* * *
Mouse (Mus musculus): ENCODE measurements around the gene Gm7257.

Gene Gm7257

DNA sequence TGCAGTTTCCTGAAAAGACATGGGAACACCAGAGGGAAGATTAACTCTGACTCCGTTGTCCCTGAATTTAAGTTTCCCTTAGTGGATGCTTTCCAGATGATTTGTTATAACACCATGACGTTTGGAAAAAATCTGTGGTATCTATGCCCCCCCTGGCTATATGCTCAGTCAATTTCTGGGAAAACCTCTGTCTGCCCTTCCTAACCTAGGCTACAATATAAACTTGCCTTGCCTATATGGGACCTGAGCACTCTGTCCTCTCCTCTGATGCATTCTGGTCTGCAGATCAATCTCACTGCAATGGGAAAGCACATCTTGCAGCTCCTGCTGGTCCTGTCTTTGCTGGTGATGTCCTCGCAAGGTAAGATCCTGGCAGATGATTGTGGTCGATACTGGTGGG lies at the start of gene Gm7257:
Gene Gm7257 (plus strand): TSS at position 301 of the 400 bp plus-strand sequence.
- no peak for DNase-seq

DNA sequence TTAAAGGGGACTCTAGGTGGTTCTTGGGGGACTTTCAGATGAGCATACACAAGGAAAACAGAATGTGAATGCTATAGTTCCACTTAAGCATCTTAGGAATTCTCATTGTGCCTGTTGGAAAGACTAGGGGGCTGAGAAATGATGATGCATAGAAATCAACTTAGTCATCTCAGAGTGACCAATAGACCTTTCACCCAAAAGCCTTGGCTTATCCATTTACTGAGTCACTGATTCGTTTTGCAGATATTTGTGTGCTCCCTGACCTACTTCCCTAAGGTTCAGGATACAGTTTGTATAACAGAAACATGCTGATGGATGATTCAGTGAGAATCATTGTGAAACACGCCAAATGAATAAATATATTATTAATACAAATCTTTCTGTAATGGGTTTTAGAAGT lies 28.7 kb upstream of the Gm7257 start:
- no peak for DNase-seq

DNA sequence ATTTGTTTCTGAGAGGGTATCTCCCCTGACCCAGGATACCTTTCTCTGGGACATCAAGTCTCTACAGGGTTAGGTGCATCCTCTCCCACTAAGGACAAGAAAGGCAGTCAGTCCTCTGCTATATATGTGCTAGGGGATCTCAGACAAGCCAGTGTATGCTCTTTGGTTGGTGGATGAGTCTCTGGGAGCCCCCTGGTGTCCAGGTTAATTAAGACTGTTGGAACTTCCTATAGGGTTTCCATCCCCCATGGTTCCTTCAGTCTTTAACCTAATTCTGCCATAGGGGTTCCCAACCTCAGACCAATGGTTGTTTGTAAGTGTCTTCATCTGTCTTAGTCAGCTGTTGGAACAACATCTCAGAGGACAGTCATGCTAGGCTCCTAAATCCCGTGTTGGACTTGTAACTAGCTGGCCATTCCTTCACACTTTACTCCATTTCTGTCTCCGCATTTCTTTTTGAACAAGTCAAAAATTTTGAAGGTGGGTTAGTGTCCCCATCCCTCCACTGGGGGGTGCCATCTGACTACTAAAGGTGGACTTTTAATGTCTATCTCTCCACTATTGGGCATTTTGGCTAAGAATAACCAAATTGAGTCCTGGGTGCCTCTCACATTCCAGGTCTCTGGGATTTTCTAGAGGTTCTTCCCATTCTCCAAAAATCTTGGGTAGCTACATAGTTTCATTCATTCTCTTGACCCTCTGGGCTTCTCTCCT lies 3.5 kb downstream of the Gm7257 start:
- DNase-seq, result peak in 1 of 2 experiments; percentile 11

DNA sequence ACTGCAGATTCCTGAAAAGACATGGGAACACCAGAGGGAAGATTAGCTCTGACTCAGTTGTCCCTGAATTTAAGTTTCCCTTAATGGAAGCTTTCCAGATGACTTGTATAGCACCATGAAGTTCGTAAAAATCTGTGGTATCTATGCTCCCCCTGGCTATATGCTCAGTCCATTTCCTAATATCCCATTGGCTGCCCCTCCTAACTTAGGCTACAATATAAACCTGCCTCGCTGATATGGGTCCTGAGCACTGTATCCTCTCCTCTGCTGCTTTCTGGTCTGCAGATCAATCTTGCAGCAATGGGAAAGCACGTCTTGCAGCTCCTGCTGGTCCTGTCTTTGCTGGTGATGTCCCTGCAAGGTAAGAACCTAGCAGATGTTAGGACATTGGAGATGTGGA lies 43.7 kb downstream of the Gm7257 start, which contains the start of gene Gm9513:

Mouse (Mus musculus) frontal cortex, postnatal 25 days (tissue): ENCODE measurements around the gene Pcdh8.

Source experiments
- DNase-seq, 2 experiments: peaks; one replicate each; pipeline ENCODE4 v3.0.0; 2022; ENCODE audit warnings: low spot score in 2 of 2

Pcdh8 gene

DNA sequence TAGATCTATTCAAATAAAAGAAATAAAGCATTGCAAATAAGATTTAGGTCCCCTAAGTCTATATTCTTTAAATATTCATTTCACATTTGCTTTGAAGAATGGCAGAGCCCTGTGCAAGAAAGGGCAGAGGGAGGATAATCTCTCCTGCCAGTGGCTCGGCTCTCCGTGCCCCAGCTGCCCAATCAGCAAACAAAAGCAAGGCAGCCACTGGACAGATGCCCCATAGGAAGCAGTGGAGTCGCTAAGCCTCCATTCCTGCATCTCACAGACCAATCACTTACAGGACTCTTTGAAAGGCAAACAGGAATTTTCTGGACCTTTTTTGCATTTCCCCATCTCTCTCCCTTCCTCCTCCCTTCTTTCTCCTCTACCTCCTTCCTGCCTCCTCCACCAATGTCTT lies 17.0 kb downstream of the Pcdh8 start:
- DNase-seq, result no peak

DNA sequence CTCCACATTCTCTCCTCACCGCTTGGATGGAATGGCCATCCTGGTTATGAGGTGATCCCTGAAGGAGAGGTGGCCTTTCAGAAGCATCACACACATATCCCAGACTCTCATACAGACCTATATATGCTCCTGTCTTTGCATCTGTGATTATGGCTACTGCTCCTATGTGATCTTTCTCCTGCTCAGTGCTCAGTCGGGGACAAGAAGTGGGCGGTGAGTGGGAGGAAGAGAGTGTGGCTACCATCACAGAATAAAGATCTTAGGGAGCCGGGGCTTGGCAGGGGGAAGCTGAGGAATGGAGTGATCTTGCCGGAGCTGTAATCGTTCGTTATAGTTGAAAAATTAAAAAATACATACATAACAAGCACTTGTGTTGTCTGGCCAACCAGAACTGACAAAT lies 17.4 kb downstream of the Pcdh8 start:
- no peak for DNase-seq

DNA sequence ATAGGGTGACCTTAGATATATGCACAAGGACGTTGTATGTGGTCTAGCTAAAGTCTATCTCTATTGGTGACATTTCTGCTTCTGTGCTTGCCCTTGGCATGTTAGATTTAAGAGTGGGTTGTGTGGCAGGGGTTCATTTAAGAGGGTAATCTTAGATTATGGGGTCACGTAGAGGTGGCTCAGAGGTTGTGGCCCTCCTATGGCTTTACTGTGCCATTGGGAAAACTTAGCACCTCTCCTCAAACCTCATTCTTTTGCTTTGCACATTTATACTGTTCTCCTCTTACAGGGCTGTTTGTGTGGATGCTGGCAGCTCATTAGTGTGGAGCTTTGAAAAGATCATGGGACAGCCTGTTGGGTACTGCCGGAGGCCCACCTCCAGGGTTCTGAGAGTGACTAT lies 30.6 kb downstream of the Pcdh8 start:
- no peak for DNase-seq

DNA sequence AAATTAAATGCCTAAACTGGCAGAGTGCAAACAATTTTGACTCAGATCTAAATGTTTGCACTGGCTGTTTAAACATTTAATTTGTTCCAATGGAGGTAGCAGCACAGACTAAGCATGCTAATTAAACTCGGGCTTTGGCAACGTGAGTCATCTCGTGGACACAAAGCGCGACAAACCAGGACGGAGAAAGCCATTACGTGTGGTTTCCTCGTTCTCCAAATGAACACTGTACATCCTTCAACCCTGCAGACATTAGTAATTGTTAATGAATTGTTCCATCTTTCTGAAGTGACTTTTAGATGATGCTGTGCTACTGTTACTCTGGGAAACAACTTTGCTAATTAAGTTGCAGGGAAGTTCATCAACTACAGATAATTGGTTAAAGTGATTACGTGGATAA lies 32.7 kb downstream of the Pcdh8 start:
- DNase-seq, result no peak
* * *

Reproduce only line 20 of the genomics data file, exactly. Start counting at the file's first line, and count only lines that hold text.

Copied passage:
- no peak for DNase-seq